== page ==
the why of the lie

festers in the lair where lies the liar,

fast lips & slimy tongue crowding

the loud unrepentant mouth

 

when right is treated with levity,

& superficial is spun as profound,

noise drowns intellect,

asinine equations mistake

rectum for rectitude

 

lying tongues lie

in wait for the unwary

with syrups that dull-drowse

but rouse slippery rodents

of fear, hate, disdain of the other

A Song for the Naive

by

Noel Ihebuzor

 

 

I will laugh with the greenness

of young blades of corn

thrusting forward, green and bold

in a land where virgins are

two for a grand

and impotent randy men

roam wide spaces

in quest of unstable risings

 

Do you hear the whispers

of the blade of corn,

young and talkative

as it sways to share its secrets?

and sell its prophecy?

 

The secrets of the farm,

its short tales, of staggered truths,

tales of men with huge trumpets,

elepant egos and stiff backs

tales of the empty baba rigas

are not told on market days,

nor on farm days

 

songs of noisy plantings

the flapping and chatter of leaves, empty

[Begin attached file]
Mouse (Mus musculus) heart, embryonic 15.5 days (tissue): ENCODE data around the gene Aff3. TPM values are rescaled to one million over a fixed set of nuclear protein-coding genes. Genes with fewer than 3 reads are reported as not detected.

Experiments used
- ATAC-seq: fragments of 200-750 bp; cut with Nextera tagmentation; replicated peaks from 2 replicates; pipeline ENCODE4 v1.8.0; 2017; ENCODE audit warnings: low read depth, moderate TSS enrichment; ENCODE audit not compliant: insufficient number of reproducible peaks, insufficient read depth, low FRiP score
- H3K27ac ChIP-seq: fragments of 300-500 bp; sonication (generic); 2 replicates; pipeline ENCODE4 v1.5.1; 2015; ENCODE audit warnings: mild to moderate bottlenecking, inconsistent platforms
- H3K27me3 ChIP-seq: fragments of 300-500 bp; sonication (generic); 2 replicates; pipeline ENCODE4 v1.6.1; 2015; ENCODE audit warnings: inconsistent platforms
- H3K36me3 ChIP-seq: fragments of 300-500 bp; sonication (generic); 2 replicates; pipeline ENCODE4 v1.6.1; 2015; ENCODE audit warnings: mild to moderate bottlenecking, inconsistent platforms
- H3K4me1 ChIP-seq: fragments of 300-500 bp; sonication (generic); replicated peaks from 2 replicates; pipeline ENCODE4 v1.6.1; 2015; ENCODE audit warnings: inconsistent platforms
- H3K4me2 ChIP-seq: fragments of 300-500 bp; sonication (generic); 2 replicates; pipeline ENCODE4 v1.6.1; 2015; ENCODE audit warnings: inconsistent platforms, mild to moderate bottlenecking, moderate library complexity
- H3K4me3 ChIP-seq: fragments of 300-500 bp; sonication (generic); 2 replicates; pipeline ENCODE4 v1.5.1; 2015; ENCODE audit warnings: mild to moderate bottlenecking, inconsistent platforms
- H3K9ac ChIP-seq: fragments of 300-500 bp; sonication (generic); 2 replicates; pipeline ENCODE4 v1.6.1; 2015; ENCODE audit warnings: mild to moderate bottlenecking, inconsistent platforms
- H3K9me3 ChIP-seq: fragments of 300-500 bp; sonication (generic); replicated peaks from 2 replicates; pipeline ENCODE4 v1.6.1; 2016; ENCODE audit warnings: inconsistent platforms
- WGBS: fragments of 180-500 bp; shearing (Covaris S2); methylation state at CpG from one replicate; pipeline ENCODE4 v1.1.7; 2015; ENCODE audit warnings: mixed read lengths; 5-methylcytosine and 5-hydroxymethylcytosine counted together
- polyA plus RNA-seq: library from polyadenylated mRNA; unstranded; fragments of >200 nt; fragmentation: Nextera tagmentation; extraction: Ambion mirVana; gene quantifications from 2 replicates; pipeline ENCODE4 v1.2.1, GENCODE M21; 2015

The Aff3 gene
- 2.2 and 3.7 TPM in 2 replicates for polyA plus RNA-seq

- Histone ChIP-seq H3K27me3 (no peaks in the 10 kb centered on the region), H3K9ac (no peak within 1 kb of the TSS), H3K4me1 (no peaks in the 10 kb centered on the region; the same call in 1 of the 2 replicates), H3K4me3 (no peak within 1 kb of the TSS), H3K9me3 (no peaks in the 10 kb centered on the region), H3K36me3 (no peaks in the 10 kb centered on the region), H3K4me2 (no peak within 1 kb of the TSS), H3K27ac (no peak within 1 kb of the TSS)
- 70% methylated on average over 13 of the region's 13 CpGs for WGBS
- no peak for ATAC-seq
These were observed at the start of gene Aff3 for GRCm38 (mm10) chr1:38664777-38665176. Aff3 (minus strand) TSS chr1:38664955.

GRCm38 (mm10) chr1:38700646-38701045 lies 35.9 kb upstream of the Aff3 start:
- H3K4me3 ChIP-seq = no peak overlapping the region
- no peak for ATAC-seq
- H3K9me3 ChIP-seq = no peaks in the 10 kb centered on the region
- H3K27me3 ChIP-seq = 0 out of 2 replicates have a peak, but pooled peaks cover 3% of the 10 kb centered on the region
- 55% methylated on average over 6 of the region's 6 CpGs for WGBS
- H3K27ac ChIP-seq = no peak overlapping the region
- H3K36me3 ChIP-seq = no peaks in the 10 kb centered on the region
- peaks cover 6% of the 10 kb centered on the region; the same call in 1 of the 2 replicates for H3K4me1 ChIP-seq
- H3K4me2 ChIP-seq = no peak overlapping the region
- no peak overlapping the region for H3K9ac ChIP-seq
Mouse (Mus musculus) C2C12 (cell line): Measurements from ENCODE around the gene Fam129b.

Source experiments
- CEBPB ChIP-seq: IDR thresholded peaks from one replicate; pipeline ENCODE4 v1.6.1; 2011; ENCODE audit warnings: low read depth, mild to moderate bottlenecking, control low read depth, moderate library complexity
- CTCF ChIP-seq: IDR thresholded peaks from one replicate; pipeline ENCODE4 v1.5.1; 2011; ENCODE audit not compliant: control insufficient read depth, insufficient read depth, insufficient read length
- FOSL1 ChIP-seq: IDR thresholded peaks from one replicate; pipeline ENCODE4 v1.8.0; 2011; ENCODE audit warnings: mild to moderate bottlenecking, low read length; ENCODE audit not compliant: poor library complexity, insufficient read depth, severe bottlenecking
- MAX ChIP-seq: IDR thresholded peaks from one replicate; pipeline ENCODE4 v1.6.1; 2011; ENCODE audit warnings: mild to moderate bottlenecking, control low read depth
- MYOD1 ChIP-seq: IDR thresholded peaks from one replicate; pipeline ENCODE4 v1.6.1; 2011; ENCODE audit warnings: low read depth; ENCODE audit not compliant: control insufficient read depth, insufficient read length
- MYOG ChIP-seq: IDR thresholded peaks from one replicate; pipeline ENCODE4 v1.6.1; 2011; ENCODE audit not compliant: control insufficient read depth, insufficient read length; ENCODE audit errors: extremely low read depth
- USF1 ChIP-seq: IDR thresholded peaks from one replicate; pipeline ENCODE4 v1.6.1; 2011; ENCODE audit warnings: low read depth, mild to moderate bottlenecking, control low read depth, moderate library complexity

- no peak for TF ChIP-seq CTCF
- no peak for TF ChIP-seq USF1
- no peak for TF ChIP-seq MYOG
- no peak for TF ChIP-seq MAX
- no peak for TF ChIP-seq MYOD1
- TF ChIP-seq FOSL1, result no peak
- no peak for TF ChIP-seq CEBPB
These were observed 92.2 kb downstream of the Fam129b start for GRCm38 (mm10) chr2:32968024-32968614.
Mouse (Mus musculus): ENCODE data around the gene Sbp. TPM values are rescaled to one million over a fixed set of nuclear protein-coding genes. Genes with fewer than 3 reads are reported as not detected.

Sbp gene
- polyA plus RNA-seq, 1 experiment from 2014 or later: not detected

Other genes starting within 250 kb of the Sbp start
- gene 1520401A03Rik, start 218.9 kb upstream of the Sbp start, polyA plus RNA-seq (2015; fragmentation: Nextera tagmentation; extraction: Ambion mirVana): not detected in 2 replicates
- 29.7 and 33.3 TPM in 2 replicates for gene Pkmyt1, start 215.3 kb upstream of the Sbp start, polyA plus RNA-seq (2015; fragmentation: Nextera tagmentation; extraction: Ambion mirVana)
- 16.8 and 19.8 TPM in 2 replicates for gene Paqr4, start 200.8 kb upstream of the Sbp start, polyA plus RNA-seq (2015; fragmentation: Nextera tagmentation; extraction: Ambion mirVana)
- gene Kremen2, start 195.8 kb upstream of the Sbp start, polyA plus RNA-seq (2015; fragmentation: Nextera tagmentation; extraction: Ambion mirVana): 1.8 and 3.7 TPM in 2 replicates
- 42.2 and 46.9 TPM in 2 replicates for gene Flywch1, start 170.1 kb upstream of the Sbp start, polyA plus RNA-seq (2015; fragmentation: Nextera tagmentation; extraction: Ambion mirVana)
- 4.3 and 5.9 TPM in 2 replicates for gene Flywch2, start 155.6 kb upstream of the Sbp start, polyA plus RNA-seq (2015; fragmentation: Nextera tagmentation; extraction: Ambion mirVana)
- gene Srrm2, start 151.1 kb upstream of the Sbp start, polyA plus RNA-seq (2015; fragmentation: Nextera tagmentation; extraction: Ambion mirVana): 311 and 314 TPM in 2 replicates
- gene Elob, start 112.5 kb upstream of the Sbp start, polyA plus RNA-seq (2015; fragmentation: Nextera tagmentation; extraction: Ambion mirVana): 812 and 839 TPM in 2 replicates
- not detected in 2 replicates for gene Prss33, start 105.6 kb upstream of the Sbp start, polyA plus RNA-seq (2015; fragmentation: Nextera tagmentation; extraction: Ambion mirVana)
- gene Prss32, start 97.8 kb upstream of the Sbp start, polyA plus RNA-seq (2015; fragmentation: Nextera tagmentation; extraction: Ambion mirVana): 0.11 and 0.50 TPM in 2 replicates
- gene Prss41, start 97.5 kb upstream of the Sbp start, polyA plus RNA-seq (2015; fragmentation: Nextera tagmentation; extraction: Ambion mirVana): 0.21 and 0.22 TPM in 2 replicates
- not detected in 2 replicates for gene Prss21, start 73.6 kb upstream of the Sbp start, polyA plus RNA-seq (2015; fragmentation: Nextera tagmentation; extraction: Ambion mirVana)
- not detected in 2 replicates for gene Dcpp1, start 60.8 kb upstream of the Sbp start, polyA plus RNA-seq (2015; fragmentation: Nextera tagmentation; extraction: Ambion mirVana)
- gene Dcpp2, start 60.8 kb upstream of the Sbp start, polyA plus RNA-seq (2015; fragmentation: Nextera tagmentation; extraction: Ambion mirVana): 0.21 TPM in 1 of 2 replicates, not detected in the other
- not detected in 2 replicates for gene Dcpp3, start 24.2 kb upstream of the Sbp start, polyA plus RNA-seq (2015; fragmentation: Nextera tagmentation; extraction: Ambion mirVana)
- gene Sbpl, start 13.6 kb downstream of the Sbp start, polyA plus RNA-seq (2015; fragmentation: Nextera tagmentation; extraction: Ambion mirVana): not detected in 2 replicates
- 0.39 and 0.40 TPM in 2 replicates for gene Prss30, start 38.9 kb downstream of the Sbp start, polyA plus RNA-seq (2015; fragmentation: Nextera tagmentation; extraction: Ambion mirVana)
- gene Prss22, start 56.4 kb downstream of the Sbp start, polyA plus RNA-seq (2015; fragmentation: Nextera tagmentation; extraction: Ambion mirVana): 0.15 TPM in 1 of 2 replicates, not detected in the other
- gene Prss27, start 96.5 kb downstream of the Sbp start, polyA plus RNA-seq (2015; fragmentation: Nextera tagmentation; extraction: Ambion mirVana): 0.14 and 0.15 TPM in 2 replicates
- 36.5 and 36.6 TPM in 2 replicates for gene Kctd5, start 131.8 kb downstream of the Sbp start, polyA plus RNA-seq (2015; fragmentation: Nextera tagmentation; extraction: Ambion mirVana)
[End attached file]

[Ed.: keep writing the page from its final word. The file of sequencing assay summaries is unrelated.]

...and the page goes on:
but full of naivety,

an empty harvest follows

and the once wet song

soon turns dry, wilts and withers

leaves, once green,

now brown, twisted dry,

now cry.

 

 

 

 

For Madiba – A clumsy tribute for one of our greats!

Noel A. Ihebuzor

madiba 2
some flames never die
some loves never end
some gifts never fade
some glows defy the coldest winters
some touches last seven lives and more,
like yours to a grateful world
that rejoices, weeps and
remembers, O Madiba, Great Nelson.
 
the flame you lit and then lent us
brightens dark souls,
illumines hearts filled with doubts and fears
burns and shines brightest today,
its tongue soared and sang sharpest
warmed our grateful hearts best in its last season,
Jee nke oma dimkpa asa!
This dying opens the doors
of a new life for you
and new hopes for a troubled world